The faster sync times are really welcome, as it means any changes you make on-premise will be reflected in the cloud that much sooner. When setting up new staff especially on Office 365, the faster sync will make a big difference.
I already have a recent version of AAD Connect installed, so an in-place upgrade is a breeze. See the resource section below for a link on how to upgrade from DirSync.
The setup recognizes this is an upgrade:
Then connect to Azure AD. I did have one issue with this, where I specified the username to connect to Azure AD, it said the account had an expired password.
After resetting the password and checking out this guidance 'Office 365 Service Accounts–How do I stop DIRSYNC from breaking every 90 days…' I continued.
Then upgrade is ready to go:
That was quick, after a few minutes the upgrade had completed successfully:
Now let's make sure we have that 30 minute sync schedule that's newly supported in this version. From your AAD Connect server run this PowerShell command
This reports back something like this:
After checking out what this means, it confirms we have the shorted permissible sync time
AllowedSyncCycleInterval: The most frequently Azure AD will allow synchronizations to occur. You cannot synchronize more frequently than this and still be supported.
CurrentlyEffectiveSyncCycleInterval: The schedule currently in effect. It will have the same value as CustomizedSyncInterval (if set) if it is not more frequent than AllowedSyncInterval. If you change CustomizedSyncCycleInterval, this will take effect after next synchronization cycle
Syncing with version 1.1 is now built-in to the sync engine rather than being external.
There are lots of other new features, support for Modern Authentication when specifying an MFA enabled admin account during installation, Domain/OU filtering and more. Check out the release history for lots more details.
Nano Server, a new feature of Windows Server 2016 is going to be huge, or actually very small. Let's find out what the big deal is all about.
Microsoft has been enthusing about this new installation option for around a year. By the end of this post, you will know why Nano Server is so significant and why Microsoft belives it is the future of Windows Server.
Nano Server is Windows Server re-imagined for a cloud world. Nano Server is lean, it's fast and secure. It's 25 times smaller for starters than the conventional Windows Server. This all means less patching, a better uptime and lightening fast installation.
The journey started with Server core which has been around since Windows Server 2008. Microsoft began to reduce the footprint substantially by removing features that should be unnecessary on a server. This still left a lot of bloat in the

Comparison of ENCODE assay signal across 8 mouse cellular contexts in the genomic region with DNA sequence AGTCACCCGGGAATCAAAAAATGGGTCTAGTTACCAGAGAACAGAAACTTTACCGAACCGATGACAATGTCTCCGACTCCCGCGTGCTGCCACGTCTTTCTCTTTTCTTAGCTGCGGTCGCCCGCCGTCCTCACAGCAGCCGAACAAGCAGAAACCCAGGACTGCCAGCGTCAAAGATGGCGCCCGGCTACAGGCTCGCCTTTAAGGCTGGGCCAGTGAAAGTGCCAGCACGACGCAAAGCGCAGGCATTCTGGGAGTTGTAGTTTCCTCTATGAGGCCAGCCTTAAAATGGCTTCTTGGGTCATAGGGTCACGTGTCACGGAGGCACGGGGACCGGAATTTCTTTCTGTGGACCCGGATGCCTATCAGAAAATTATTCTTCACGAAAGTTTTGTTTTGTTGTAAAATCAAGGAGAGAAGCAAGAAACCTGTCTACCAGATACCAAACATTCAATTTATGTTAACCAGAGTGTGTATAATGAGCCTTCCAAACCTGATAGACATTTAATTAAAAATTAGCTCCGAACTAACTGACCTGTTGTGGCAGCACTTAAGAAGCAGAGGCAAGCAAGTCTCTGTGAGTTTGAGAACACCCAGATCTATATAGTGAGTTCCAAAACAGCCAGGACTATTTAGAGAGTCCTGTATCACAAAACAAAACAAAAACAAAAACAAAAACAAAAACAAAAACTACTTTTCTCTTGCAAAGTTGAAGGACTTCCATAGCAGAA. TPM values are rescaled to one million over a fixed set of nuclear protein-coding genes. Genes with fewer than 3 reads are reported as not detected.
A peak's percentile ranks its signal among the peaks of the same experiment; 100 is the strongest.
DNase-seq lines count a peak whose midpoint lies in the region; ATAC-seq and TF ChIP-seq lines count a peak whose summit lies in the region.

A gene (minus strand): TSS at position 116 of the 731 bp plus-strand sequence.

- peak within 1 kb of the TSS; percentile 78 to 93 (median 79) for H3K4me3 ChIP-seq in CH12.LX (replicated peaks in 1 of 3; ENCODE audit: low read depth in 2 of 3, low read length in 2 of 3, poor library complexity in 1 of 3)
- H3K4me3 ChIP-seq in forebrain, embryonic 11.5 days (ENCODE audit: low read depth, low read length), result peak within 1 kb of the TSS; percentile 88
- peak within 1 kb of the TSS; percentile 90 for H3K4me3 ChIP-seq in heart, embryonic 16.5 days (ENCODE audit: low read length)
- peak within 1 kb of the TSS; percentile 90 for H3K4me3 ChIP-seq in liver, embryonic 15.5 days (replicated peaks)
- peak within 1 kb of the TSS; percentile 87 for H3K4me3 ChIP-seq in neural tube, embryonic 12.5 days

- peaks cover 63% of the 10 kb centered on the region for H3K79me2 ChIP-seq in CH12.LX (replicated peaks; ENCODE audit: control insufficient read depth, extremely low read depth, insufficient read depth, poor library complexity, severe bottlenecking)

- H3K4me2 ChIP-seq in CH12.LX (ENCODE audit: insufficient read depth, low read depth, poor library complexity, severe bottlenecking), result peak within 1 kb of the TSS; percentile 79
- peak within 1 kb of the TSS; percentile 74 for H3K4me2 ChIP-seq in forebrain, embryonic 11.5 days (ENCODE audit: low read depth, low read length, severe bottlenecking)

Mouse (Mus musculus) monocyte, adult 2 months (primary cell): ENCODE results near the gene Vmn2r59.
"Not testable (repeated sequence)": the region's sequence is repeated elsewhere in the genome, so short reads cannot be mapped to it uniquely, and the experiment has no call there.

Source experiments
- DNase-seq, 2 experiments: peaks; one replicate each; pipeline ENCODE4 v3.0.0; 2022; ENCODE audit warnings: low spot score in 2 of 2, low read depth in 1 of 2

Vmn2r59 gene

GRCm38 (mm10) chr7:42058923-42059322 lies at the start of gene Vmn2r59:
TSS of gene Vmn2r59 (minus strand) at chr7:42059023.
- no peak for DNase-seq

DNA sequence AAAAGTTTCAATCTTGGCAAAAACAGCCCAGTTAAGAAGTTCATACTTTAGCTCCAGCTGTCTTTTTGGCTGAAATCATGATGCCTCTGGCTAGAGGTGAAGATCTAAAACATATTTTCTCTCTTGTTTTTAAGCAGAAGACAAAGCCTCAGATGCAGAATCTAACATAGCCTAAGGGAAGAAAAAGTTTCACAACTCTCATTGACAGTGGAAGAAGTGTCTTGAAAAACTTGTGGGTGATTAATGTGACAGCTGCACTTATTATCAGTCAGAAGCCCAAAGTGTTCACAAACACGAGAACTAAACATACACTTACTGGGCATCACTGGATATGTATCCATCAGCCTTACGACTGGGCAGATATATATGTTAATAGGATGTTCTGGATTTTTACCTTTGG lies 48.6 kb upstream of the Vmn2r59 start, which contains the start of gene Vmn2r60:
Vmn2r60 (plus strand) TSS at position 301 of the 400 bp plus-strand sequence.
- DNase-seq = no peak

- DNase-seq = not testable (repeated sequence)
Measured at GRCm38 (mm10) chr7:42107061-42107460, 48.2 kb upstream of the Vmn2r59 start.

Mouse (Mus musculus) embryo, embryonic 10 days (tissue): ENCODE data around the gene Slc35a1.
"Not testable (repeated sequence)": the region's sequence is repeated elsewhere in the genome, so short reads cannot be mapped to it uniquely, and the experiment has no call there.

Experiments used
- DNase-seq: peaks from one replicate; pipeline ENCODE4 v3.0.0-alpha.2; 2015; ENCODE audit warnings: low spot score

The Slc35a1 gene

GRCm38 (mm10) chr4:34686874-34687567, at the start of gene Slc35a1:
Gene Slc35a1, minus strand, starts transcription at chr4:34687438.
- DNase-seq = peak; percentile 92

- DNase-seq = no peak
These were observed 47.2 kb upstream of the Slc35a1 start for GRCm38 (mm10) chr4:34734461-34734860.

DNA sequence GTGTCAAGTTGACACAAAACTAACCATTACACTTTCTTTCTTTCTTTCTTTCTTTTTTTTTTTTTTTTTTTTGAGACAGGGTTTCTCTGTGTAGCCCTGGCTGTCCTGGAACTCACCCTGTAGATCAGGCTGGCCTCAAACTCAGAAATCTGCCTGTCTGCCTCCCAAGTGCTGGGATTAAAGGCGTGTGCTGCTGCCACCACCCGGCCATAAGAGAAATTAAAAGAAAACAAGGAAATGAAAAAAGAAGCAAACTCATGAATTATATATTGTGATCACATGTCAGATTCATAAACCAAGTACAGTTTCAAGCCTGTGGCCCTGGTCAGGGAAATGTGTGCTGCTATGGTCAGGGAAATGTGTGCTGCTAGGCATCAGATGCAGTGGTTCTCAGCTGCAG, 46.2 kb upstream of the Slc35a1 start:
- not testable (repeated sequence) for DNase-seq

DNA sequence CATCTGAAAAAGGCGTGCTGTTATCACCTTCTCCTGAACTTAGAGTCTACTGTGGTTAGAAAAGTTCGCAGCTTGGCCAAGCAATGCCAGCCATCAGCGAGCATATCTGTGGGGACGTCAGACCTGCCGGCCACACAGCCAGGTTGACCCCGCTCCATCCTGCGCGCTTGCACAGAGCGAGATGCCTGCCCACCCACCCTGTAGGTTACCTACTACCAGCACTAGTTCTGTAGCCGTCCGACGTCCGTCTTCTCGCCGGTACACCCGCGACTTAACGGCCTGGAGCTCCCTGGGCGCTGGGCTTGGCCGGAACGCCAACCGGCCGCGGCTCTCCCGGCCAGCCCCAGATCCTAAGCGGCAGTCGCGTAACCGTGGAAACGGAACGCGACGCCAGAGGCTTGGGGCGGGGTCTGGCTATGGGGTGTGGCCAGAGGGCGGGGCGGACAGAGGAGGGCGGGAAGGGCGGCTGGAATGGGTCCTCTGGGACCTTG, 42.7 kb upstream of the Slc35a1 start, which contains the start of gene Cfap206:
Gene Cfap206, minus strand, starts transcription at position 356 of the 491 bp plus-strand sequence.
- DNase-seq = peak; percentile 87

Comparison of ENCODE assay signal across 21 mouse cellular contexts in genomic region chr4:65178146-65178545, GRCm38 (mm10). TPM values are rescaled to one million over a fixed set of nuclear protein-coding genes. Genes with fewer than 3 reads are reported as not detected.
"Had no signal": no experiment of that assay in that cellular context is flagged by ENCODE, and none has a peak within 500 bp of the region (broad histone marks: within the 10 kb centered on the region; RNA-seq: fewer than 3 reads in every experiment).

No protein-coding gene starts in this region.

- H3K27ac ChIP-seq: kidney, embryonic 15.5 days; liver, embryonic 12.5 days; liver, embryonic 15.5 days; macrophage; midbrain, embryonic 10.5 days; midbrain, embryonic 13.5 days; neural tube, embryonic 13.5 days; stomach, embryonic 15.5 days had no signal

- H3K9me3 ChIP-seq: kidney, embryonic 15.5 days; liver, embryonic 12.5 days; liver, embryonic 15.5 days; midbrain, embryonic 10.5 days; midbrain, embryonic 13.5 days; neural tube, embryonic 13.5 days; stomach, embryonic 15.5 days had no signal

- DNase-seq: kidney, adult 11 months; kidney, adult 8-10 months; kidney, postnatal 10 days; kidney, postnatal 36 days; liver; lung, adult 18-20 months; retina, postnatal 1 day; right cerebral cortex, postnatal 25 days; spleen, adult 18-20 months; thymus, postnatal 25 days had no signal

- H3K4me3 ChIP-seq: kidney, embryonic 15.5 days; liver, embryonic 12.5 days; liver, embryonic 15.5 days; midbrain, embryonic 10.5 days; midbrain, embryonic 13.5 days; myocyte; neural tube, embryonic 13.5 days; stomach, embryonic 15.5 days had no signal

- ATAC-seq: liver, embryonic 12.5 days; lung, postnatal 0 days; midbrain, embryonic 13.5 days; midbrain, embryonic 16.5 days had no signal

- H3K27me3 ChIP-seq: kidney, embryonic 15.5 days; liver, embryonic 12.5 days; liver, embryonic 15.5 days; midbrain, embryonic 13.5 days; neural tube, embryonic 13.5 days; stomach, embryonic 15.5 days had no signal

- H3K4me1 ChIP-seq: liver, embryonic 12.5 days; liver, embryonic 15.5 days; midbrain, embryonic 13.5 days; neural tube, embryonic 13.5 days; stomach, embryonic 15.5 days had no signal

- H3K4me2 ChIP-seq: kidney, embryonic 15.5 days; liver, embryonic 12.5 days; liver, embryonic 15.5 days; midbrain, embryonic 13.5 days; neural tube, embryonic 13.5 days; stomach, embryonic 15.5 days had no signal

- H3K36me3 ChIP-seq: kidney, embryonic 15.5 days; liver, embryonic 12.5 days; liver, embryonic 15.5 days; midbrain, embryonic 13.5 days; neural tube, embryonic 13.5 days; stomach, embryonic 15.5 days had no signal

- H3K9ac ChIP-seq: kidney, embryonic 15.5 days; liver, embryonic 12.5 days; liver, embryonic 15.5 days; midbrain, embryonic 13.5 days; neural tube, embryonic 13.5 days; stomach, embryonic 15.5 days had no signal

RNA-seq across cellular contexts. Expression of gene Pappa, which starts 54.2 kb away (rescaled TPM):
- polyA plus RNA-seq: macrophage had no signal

Now starting with Windows Server 2016, Microsoft is going further with Nano Server. Microsoft has removed even more components. There is no GUl, meaning no option to remote desktop to manage Nano Servers for example.
Even when locally attached to the console, all you can do is reconfigure the network and firewall settings. Nano Server is intended to be 100% managed remotely
You can use Nano Server to provide many of the same services as before. This includes workloads such as for an IIS web server, Hyper-V host, or a File or DNS server.
Nano Server can be used with:
This may seem radical but I'll let you into a secret, Microsoft doesn't want you to remote desktop onto any server for administration. It's a security risk, it's inefficient and it doesn't scale.
Jeffrey Snover, Microsoft Chief Architect, Enterprise Cloud even goes as far as comparing using remote desktop into servers akin to drug addiction. If you regularly remote desktop into servers, Microsoft wants you to break that habit.
Most of your usual management tools should continue to work as normal. Simply point tools like Server Manager' & 'Hyper-V Manager' and remotely connect to a Nano Server. Traditional MMC snap-ins will continue to work when remotely connected to Nano Server.
Full PowerShell support is being added. PowerShell Desired State Configuration look like an interesting new feature. The new web-based Server Management tools will work as well. There are plenty of options.